For those desperate to shift the pounds so they can become healthier and more active, life can sometimes seem a vicious cycle. Increased weight puts pressure on the knee, causing discomfort, and wear and tear, meaning exercise can be too painful. Not being able to exercise, though, usually leads to increased weight and more pressure on the knee joint.
New figures on joint replacement surgery for massively overweight patients point to the strain that obesity is causing the NHS. Eighteen thousand patients a year, who are classed as medically obese, require their hips or knees replaced; this is a fourfold increase since 2009 alone.
Since 2009, the number of knee replacements carried out in the NHS in England has risen from 76,071 to 91,436, costing the NHS almost £600 million a year. However, for obese patients the rise in knee replacements has outstripped the national average, going from 3,787 to 15,188.
Why does obesity affect your joints?
The UK is classified as one of the most obese countries in Europe, with over a quarter of adults recording a BMI that puts them into the obese category. If you were to name a health problem associated with obesity, then you might think diabetes or heart disease and it’s true that these are common health conditions that are linked to being massively overweight. However, arthritis is actually a more likely outcome of carrying too much weight.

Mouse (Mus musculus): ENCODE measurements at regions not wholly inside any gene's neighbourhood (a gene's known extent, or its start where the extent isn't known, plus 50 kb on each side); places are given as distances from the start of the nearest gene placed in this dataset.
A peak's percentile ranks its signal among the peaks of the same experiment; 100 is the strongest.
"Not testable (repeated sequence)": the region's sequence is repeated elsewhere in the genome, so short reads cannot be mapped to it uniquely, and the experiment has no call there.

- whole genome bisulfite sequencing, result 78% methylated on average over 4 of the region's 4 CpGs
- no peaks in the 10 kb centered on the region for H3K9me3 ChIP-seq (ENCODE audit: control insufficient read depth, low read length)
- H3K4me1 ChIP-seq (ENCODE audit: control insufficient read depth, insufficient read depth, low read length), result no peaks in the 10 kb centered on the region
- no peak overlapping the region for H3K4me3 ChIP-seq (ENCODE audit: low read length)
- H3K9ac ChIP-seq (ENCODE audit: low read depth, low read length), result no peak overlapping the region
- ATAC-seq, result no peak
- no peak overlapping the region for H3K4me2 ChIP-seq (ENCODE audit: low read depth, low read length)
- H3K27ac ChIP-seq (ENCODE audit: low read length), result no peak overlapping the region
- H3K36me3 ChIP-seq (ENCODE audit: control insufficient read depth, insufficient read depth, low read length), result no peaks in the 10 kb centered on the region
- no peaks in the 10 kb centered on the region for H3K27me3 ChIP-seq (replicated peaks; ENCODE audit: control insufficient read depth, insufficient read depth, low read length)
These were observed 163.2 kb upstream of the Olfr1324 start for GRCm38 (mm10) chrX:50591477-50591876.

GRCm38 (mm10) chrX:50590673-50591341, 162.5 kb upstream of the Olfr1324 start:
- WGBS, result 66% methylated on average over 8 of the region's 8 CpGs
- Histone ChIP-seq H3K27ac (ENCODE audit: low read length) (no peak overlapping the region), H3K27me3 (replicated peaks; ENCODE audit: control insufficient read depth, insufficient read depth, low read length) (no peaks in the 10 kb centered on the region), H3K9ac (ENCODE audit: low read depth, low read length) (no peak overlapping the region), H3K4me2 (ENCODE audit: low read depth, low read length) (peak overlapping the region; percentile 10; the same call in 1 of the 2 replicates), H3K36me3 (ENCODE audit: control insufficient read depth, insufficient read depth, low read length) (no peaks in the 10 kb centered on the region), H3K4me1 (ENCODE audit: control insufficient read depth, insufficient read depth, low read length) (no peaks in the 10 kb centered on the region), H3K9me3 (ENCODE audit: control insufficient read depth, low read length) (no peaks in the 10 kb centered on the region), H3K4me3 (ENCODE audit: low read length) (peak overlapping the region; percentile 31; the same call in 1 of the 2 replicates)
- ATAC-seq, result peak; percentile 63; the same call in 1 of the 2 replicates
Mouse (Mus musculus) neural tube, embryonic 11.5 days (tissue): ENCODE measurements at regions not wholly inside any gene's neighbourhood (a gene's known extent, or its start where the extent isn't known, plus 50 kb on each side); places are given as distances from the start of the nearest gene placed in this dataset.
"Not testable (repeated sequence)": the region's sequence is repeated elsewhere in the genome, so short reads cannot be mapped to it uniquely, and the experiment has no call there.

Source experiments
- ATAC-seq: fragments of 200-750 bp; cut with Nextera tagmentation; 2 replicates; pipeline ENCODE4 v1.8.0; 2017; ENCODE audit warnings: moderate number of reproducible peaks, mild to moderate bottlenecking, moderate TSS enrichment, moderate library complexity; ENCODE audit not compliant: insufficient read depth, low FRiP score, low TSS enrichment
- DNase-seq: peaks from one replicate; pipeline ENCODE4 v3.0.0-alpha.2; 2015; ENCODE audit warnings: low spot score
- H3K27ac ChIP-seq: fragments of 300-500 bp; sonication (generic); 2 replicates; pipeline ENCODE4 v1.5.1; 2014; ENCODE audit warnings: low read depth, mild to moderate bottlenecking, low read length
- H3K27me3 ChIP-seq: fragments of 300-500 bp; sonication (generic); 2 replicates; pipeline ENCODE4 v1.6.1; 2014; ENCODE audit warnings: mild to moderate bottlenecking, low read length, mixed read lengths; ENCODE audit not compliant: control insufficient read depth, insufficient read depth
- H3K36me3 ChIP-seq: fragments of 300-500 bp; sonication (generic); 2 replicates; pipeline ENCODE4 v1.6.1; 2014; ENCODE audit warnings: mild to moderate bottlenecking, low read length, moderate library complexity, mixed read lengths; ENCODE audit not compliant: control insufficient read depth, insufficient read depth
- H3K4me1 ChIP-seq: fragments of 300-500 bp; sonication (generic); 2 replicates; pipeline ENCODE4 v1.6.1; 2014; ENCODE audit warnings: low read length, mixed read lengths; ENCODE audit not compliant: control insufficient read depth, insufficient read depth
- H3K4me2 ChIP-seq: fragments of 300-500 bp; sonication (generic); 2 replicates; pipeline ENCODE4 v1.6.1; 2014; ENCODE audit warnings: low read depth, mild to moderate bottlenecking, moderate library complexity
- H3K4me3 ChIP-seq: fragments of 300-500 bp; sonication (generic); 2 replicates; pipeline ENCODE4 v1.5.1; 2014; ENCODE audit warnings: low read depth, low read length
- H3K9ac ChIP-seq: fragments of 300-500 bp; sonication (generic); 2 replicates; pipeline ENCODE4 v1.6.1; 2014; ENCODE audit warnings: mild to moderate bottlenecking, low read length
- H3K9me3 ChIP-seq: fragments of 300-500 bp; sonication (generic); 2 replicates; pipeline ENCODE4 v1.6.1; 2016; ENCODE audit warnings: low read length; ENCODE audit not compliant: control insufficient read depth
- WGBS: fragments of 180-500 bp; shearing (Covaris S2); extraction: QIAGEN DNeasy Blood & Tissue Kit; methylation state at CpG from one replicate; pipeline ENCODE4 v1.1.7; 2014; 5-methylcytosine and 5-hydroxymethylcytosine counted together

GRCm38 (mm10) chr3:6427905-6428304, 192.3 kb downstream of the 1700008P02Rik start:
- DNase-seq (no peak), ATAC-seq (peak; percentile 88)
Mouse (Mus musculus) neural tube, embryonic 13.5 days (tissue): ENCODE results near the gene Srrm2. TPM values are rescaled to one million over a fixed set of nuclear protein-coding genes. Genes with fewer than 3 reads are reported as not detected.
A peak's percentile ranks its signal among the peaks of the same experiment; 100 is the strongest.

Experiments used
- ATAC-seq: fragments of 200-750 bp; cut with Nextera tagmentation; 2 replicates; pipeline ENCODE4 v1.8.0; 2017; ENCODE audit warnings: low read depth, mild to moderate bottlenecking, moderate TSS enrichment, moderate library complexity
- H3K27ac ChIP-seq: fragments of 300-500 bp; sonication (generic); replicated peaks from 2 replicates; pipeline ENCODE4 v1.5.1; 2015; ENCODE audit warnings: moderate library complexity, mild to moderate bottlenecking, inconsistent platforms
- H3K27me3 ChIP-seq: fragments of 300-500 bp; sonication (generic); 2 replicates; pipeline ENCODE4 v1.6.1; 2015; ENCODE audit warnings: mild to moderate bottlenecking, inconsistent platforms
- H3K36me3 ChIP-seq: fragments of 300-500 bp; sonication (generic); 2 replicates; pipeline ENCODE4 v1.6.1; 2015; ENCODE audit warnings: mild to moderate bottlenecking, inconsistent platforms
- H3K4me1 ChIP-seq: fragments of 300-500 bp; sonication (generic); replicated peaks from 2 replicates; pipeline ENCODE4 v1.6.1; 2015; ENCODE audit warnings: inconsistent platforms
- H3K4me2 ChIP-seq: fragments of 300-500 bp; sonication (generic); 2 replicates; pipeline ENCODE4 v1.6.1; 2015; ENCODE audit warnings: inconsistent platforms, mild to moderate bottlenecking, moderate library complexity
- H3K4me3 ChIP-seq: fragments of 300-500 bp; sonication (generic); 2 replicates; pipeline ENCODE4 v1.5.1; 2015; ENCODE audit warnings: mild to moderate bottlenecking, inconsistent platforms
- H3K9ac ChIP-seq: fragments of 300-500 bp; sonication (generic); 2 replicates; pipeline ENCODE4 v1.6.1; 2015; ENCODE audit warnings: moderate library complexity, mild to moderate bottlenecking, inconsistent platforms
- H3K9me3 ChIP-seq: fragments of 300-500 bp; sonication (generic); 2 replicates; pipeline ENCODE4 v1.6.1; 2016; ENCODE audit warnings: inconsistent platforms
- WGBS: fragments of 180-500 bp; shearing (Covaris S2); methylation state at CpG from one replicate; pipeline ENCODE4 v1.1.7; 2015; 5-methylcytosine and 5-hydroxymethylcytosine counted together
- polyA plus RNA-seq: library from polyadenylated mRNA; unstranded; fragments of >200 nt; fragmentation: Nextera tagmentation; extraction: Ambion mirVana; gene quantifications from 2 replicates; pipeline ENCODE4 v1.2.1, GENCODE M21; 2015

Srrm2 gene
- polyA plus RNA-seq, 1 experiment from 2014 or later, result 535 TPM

Arthritis is caused by the breakdown of cartilage in the joints and there are many factors that can contribute to its development. However, it’s an undeniable fact that the more stress you put on the joint, the more likely that you will damage the cartilage; every pound of excess weight translates to four pounds of extra pressure on your knee.
Fat itself can also cause problems, not relating to the pressure the extra weight puts on your joints, as it can cause inflammation, a common factor identified in the development of arthritis. Carrying excess weight actually seems to be even more damaging to the knee than the hips; arthritis of the knee is a more common problem for obese patients than arthritis of the hip.
Knee replacement surgery is an effective procedure for those who are struggling to perform normal activities, but the longevity of knee replacement surgery is currently pegged at 15 to 20 years as long as the knee replacement is not put under ‘undue strain’.
As with much in medicine, not addressing the root cause of the problem means that often surgical solutions can only provide a temporary fix. Looking at alternative options, such as weight loss surgery in advance of joint replacement surgery, might be the answer to providing patients with the best possible quality of life.